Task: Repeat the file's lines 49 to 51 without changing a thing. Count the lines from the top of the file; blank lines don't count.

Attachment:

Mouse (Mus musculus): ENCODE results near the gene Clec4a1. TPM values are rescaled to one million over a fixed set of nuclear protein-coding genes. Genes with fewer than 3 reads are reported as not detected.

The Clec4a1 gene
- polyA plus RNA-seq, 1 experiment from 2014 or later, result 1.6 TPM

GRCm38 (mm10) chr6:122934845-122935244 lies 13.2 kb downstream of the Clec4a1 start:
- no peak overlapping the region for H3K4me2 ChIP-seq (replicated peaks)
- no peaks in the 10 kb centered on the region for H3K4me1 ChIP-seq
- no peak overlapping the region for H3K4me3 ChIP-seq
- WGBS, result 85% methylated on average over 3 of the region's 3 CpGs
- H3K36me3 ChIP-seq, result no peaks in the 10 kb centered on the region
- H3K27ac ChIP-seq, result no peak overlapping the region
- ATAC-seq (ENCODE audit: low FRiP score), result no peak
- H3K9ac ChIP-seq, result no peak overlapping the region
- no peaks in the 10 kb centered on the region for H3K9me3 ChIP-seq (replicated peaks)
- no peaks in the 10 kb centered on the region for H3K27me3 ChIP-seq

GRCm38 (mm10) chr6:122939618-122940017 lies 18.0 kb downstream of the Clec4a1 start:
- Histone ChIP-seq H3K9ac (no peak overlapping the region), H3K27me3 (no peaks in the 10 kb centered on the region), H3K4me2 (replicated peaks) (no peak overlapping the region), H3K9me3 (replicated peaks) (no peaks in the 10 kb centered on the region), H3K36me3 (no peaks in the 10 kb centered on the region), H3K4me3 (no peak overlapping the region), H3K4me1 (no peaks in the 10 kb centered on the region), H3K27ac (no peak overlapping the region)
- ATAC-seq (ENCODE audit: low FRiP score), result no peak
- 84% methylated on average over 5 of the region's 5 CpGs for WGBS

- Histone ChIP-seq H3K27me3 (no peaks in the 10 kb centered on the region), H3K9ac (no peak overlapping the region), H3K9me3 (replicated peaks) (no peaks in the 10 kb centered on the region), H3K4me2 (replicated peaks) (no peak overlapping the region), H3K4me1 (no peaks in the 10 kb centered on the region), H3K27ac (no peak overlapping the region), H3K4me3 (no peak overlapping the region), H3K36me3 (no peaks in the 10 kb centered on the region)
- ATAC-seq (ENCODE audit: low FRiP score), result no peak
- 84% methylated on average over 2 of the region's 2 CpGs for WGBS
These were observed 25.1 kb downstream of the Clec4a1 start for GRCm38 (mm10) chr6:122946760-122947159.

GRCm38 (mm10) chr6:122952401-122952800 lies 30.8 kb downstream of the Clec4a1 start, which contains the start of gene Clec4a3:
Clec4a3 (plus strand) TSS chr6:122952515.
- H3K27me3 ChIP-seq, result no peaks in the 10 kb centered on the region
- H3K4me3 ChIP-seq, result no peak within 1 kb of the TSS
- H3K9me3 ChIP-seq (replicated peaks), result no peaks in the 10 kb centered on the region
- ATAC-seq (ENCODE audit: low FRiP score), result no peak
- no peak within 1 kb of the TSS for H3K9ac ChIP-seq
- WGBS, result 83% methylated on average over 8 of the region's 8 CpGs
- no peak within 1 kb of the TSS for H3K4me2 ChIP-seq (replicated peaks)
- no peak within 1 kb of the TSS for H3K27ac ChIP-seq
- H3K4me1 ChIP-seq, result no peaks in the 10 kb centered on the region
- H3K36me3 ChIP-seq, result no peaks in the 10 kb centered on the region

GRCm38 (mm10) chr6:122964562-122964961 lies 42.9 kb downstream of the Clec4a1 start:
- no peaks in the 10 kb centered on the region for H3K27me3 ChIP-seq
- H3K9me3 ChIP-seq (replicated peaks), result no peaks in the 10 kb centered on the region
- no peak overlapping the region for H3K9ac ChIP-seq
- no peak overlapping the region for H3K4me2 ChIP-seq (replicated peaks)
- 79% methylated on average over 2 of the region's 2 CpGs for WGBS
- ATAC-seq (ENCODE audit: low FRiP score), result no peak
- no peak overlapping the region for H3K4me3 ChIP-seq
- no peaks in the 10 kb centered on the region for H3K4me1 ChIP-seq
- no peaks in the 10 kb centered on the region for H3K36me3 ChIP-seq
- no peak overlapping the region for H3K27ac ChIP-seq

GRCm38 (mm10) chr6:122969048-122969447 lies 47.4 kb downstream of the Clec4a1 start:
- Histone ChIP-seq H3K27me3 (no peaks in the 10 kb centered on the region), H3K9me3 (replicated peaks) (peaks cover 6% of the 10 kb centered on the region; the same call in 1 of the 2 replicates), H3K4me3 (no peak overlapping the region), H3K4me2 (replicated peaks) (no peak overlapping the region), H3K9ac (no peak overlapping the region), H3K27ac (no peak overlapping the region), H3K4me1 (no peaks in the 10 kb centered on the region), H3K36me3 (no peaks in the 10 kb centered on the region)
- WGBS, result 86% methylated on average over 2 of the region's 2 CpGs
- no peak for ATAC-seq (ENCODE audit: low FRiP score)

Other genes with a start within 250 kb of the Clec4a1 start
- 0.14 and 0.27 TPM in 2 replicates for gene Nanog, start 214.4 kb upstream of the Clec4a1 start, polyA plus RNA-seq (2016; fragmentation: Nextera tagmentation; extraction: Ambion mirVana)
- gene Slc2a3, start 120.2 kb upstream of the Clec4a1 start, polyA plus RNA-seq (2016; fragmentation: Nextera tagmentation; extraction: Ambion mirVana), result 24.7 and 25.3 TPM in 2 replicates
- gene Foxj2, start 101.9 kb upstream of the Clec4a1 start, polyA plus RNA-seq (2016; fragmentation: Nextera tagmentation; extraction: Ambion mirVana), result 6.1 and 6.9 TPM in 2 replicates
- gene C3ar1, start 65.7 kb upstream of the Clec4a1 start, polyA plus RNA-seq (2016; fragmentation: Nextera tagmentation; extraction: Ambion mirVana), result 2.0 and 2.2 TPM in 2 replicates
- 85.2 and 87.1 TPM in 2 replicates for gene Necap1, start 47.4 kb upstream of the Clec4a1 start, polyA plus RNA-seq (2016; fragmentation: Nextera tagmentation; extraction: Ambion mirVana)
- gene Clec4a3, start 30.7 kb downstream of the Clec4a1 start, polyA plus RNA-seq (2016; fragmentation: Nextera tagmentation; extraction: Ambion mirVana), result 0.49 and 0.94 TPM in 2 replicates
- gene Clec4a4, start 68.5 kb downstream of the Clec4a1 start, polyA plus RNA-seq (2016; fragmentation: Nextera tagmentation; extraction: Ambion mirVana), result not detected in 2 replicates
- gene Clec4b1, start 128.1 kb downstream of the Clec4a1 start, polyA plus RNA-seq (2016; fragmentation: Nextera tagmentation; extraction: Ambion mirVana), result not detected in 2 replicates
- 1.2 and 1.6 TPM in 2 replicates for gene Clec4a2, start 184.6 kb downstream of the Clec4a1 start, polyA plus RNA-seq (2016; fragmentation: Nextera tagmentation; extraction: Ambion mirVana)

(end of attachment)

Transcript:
- no peak for ATAC-seq (ENCODE audit: low FRiP score)

Other genes with a start within 250 kb of the Clec4a1 start
- 0.14 and 0.27 TPM in 2 replicates for gene Nanog, start 214.4 kb upstream of the Clec4a1 start, polyA plus RNA-seq (2016; fragmentation: Nextera tagmentation; extraction: Ambion mirVana)